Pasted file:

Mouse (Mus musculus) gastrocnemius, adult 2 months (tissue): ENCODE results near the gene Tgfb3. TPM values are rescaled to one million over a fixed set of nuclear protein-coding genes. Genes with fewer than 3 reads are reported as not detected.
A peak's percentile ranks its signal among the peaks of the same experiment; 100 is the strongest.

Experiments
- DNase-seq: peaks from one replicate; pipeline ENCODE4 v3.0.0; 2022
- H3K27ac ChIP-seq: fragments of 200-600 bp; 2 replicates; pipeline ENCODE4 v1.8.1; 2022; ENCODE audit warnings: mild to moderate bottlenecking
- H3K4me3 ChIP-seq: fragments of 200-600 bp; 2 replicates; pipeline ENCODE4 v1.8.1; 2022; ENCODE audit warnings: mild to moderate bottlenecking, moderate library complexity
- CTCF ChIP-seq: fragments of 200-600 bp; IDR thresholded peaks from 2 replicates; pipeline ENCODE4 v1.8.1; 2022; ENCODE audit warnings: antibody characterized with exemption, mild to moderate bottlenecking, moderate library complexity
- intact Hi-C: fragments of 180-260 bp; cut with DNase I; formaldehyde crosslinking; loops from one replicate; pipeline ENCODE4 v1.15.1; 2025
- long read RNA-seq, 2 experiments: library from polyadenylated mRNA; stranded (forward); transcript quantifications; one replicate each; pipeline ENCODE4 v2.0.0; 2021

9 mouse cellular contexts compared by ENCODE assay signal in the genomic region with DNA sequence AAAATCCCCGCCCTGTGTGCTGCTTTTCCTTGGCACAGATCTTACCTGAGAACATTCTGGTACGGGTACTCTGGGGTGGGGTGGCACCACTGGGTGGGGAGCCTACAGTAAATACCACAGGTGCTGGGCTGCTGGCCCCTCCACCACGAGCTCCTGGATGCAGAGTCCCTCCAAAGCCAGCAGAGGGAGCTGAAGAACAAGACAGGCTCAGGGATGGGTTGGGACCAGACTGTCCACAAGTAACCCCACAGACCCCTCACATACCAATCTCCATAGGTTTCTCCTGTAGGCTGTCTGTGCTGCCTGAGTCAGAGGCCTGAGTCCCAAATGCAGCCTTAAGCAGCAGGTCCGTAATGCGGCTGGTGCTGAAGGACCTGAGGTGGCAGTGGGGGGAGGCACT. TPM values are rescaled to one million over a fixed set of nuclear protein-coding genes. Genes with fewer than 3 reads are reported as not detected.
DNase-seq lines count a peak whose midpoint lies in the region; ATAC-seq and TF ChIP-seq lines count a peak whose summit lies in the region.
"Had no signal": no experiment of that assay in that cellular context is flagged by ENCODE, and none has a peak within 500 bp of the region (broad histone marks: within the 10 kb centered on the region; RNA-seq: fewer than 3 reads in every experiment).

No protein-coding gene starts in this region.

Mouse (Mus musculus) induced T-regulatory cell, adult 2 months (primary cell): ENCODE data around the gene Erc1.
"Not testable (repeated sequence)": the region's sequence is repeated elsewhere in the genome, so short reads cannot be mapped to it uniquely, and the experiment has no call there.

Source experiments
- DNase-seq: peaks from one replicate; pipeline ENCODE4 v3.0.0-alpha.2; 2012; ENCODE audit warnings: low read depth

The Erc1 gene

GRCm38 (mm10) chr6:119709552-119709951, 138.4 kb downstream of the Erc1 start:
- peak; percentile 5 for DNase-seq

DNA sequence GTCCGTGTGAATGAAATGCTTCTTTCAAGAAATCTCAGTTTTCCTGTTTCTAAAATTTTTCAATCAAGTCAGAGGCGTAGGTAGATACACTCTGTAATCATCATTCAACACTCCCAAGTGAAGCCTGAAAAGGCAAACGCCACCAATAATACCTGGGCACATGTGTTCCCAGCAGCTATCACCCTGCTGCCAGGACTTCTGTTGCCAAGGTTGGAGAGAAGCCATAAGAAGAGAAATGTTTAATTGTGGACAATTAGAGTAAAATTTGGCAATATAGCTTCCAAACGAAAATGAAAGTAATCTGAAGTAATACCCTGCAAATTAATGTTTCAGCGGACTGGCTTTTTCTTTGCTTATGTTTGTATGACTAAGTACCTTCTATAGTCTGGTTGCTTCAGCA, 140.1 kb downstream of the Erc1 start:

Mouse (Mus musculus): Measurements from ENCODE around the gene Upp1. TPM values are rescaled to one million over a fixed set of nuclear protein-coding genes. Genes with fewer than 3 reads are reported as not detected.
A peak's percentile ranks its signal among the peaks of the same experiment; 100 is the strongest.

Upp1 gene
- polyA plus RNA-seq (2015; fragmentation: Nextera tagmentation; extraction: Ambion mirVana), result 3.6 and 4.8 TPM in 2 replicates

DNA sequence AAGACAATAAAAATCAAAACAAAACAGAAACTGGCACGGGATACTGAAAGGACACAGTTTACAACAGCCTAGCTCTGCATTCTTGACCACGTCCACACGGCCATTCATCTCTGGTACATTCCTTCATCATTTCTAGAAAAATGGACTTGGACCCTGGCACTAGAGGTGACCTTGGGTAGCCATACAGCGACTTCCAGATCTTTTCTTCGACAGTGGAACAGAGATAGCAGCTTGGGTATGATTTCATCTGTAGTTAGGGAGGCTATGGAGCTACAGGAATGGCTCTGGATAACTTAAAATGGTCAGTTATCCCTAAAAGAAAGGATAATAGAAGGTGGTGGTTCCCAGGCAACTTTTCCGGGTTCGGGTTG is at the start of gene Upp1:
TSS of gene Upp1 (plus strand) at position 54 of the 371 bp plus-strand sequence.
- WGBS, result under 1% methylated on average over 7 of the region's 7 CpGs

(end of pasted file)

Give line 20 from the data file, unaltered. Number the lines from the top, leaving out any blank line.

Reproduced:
- peak; percentile 5 for DNase-seq